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Mathematical induction ''all horses are the same color''

  1. Aug 12, 2014 #1

    Maylis

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    1. The problem statement, all variables and given/known data
    Find the error in the following proof that \all horses are the same color" 4.

    Claim: In any set of h horses, all horses are the same color.

    Proof: By induction on ##h##:

    Base Case: For ##h = 1##. In any set containing just one horse, all horses are clearly the same color.

    Induction step: For ##k \ge 1## assume that the claim is true for ##h = k## and prove that it is true for
    ##h = k + 1##. Take any set ##H## of ##k + 1## horses. We will now show that all the horses in this set are
    the same color:

    ##\bullet## Remove one horse from this set to obtain the set ##H_{A}## with just k horses. By the induction
    hypothesis, all the horses in ##H_{A}## are the same color.
    ##\bullet## Now return the removed horse and remove a different one to obtain a new set ##H_{B}## with just
    ##k## horses. By the same argument, all the horses in ##H_{B}## are the same color.
    ##\bullet## Since ##H_{A}## and ##H_{B}## have some overlapping horses, it must be that all the horses in ##H## must
    be the same color, and the proof is complete.


    1. Carefully follow the induction steps of the proof when going from two horses to three horses and
    indicate if there is a step in the proof which is invalid (i.e. start by assuming that, in any set of
    two horses, all horses are the same color):
    Answer:


    2. Carefully follow the induction steps of the proof when going from one horse to two horses and
    indicate if there is a step in the proof which is invalid (i.e. start from the obvious fact that, in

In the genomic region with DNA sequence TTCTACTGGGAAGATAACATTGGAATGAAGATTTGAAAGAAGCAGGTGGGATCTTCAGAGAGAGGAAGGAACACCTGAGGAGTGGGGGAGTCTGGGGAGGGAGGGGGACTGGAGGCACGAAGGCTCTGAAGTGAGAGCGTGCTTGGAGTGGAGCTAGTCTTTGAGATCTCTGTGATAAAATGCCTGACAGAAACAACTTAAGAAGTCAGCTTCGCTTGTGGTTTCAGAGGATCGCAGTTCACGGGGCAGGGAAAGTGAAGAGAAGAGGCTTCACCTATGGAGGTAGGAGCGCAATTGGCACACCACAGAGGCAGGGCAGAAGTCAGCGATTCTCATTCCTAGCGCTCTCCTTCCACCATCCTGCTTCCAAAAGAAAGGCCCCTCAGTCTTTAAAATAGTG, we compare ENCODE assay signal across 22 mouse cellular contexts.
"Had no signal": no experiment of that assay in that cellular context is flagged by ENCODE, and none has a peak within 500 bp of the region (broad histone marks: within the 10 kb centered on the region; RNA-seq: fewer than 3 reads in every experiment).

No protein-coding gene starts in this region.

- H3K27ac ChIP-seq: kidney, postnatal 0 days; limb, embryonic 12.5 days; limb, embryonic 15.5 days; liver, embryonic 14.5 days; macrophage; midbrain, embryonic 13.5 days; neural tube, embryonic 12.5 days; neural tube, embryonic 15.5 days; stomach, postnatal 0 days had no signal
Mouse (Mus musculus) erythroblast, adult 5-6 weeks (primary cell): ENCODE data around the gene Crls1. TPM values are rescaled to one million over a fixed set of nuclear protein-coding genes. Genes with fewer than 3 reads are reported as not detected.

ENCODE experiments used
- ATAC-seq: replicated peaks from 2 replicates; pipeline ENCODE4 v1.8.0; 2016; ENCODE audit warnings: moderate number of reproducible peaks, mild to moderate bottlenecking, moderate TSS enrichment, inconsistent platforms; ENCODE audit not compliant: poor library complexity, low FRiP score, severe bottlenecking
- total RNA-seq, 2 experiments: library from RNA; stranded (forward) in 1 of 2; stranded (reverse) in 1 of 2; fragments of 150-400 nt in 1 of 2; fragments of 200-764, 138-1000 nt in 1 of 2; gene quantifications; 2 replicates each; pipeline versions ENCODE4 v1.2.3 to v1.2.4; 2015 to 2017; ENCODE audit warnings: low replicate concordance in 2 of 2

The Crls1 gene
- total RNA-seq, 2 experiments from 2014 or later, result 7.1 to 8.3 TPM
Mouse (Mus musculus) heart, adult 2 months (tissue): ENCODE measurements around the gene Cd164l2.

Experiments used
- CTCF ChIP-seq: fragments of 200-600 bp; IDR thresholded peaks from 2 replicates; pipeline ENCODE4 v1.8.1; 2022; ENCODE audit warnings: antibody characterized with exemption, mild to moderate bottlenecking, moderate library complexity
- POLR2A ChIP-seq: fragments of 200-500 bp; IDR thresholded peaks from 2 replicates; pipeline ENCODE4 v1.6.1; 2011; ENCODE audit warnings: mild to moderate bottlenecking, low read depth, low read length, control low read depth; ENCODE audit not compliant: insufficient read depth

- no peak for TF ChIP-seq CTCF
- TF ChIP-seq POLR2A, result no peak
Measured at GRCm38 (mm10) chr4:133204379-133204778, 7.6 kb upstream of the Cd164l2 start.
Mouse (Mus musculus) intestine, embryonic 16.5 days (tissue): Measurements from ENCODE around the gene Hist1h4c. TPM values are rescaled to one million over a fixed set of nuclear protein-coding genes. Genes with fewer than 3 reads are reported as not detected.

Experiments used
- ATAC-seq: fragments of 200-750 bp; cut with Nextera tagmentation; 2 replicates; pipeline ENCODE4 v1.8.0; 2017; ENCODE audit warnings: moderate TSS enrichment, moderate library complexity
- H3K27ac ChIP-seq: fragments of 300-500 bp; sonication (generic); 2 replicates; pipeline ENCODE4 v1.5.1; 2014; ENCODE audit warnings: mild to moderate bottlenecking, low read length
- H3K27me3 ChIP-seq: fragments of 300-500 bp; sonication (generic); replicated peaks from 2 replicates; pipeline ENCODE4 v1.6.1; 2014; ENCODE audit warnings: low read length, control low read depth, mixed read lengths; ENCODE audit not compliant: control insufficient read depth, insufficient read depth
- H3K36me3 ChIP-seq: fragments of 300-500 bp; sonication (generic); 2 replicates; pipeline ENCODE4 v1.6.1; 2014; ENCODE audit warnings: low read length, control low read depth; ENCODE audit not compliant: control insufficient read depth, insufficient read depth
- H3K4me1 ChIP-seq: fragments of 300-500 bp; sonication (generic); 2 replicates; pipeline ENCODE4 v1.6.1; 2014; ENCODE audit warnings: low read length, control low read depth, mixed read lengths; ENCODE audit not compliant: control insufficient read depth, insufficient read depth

any set of one horse, all horses are the same color):
    Answer:



    2. Relevant equations



    3. The attempt at a solution
    This is such a weird question that ended up on an exam in a previous year. Well, I know for induction you start with the base case, assume its case ##k## is true, then show it is true for ##k+1##. But I have no clue what to make out of this one
     
    Last edited: Aug 12, 2014
  2. jcsd
  3. Aug 12, 2014 #2

    PeroK

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    Think about the value of h for which the inductive step fails. Hint: it only fails for one value of h.
     
  4. Aug 12, 2014 #3

    AlephZero

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    That's correct.

    The conclusion that "all horses are the same color" is obviously wrong. The question is asking you to go carefully through the argument when k = 2 and k = 1, and find exactly where it goes wrong.

    It's hard to give too many hints without just telling you the answer, but think about any assumptions that are made in the proof, but not actually proved.
     
  5. Aug 13, 2014 #4
    In order to see the problem, you need to see why it might work.
    If you knew that all sets of 10 horses had the same color, then you would also know that all sets of 11 horses were the same color because:
    In the set of 11 horses, the first 10 are the same color, and the last 10 are the same color. But there's one more statement you need to make before you can say that all 11 are the same color. It's so obvious, that it's easy to just think it without saying it.
     
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